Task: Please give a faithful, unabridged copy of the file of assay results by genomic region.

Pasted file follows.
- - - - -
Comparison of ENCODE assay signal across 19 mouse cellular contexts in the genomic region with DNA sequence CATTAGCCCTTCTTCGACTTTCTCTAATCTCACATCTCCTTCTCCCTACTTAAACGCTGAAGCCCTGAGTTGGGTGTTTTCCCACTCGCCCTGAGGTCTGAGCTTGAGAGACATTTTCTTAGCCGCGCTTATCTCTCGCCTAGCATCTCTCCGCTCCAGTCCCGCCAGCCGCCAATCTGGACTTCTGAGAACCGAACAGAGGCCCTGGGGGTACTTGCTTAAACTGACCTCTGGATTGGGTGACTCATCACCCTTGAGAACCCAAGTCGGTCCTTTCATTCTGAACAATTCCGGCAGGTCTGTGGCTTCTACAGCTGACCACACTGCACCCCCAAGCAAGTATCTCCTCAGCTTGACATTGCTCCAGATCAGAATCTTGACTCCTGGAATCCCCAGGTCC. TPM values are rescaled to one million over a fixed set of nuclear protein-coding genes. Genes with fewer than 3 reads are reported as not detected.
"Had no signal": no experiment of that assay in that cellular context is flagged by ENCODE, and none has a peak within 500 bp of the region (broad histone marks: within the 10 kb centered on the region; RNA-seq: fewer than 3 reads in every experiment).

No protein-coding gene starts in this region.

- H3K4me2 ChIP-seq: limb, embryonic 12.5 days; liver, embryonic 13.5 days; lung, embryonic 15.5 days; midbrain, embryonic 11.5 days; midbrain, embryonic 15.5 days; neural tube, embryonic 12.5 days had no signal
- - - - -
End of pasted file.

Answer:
Comparison of ENCODE assay signal across 19 mouse cellular contexts in the genomic region with DNA sequence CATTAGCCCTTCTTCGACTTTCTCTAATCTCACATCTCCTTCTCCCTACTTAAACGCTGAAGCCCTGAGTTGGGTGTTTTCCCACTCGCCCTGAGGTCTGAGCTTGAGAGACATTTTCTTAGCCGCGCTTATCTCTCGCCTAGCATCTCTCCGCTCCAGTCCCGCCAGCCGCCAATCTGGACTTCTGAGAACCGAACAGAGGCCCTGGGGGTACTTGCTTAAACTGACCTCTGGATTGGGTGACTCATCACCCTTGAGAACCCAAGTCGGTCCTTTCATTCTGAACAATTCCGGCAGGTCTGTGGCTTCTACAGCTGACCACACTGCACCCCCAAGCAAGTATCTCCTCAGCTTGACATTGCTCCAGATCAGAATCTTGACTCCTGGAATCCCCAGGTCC. TPM values are rescaled to one million over a fixed set of nuclear protein-coding genes. Genes with fewer than 3 reads are reported as not detected.
"Had no signal": no experiment of that assay in that cellular context is flagged by ENCODE, and none has a peak within 500 bp of the region (broad histone marks: within the 10 kb centered on the region; RNA-seq: fewer than 3 reads in every experiment).

No protein-coding gene starts in this region.

- H3K4me2 ChIP-seq: limb, embryonic 12.5 days; liver, embryonic 13.5 days; lung, embryonic 15.5 days; midbrain, embryonic 11.5 days; midbrain, embryonic 15.5 days; neural tube, embryonic 12.5 days had no signal